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Maersk Cautions That Supply-Chain Congestion Could Worsen — Update

By Dominic Chopping


A.P. Moeller-Maersk AS said Wednesday that continuing Covid-19 lockdowns in China could worsen global supply-chain congestion while Russia's invasion of Ukraine has added to bottlenecks.

Maersk, which moves 17% of the world's shipping containers on its vessels, has previously said lockdowns in China would hit trucking services and could increase transport prices mainly due to disruption caused by warehouses shutting down and disruption to transportation to and from ports.

"While the impact in 1Q is limited, it may worsen the congestion environment in coming quarters as the situation develops," Maersk said in a statement.

Speaking on business channel CNBC, Chief Executive Soren Skou said the company is currently losing a couple of percentage points of volume from China port congestion, while the main problem is on its land side operations due to the Covid lockdowns.

The Danish shipping giant last month pre-released some first-quarter earnings figures and raised full-year guidance, noting that supply-chain disruptions had continued to send container freight rates higher.

In its report Wednesday, the company said that net profit rose to $6.78 billion in the first quarter from $2.72 billion, against the $7.08 billion seen in a FactSet poll.

Revenue at its shipping unit rose 64%, driven by higher freight rates caused by bottlenecks and congestion across global-supply chains. Freight rates in the quarter rose by 71% on the year while shipping volumes slipped 6.7%.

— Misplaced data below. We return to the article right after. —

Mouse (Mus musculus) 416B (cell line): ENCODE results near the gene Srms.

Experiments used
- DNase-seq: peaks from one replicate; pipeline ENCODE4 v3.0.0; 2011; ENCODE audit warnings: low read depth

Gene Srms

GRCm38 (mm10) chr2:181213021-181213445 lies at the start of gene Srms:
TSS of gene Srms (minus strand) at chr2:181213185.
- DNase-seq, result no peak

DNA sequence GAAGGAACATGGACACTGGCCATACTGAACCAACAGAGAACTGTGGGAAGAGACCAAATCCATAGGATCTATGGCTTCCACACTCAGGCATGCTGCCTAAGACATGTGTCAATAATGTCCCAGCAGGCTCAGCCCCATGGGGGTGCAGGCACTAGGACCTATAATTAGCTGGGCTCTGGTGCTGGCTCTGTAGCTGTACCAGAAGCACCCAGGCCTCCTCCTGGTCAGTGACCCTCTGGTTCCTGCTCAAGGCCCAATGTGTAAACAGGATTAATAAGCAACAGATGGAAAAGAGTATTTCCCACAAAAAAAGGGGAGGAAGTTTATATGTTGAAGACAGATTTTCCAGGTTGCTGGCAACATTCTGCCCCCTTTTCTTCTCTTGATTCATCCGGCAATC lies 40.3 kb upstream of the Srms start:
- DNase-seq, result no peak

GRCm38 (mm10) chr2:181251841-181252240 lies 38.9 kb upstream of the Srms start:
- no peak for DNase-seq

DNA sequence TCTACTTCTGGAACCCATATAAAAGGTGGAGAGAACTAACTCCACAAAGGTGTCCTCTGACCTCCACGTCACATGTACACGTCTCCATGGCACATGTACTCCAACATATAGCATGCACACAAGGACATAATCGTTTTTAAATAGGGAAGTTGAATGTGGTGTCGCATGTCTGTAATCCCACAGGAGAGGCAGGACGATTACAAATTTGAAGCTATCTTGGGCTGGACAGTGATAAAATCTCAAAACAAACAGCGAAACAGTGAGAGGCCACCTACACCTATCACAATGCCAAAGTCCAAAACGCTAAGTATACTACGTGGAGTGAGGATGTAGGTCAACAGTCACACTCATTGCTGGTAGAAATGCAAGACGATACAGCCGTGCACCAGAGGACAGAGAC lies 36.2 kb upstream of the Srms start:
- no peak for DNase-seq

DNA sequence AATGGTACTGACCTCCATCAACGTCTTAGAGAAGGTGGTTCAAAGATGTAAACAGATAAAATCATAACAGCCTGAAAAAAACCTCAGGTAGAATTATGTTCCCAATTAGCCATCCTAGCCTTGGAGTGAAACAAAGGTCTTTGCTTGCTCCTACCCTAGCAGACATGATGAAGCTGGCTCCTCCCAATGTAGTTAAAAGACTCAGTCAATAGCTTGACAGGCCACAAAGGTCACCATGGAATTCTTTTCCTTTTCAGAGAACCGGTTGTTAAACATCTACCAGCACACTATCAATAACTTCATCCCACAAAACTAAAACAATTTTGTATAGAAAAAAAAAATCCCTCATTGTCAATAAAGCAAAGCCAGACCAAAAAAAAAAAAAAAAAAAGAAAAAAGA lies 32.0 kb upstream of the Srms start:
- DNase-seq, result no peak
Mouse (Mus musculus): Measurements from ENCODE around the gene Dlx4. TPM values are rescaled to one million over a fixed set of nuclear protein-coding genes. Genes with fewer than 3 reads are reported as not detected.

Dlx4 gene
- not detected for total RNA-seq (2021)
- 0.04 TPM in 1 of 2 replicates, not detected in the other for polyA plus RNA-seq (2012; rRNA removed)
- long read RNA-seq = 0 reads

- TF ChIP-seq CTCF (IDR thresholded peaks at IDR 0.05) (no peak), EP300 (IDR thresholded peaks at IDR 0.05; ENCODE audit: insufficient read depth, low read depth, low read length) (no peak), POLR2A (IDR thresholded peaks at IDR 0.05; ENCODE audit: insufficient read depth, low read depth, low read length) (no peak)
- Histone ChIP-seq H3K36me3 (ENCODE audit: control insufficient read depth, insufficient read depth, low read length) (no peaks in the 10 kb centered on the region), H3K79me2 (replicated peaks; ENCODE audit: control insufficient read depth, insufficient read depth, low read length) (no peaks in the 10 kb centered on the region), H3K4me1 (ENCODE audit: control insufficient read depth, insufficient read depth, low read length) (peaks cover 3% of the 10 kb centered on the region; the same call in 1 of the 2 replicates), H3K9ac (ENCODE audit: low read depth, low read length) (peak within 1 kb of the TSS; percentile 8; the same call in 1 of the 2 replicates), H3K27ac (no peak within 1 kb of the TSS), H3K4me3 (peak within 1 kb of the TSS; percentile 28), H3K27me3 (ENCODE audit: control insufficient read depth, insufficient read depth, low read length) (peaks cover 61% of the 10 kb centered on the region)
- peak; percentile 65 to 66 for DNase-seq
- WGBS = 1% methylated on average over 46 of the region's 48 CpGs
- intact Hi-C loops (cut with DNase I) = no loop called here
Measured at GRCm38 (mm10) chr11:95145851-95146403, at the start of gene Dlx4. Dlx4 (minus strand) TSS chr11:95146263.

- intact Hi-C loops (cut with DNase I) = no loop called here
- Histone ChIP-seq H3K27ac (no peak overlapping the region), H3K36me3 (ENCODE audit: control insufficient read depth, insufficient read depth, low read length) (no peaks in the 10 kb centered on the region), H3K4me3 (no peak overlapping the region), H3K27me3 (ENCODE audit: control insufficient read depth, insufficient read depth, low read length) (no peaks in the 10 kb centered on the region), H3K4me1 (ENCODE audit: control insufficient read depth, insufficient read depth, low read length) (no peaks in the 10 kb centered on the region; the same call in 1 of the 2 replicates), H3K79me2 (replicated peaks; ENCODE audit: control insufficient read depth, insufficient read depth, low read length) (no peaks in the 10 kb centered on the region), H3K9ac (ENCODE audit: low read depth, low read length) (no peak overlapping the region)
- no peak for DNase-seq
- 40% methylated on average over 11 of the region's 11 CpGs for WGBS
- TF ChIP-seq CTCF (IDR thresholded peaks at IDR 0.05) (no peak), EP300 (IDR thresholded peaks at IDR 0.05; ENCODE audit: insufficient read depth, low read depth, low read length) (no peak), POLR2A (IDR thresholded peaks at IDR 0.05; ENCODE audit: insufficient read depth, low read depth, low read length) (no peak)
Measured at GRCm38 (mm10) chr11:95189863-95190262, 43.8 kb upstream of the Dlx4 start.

Maersk added that it will withdraw completely from doing business in Russia and has started a process to divest its 31% stake in Global Ports Investments which operates six terminals in Russia and two in Finland.

It will also exit its two warehouses in Russia, a cold storage facility in St. Petersburg and an inland terminal in Novorossiysk, while its Svitzer unit will divest its Russian operation that provides towage services in Sakhalin.

The financial impact of the Russia-Ukraine war on first-quarter earnings before interest and tax was $718 million.

Looking ahead, Maersk confirmed its recently upgraded guidance for 2022 underlying earnings before interest, taxes, depreciation and amortization of around $30 billion, underlying EBIT of around $24 billion and free cash flow above $19 billion.

Maersk expects conditions in its shipping unit to normalize early in the second half of 2022 and global container demand is seen at minus 1% to plus 1% in 2022.

Capital expenditure guidance for 2021-22 was maintained at $7.0 billion and for 2022-23 Maersk still sees capital expenditure at $9.0 billion to $10.0 billion, driven by intensified growth in its logistics and services business as well as environmental, social and governance investments.


Write to Dominic Chopping at


(END) Dow Jones Newswires

May 04, 2022 04:21 ET (08:21 GMT)

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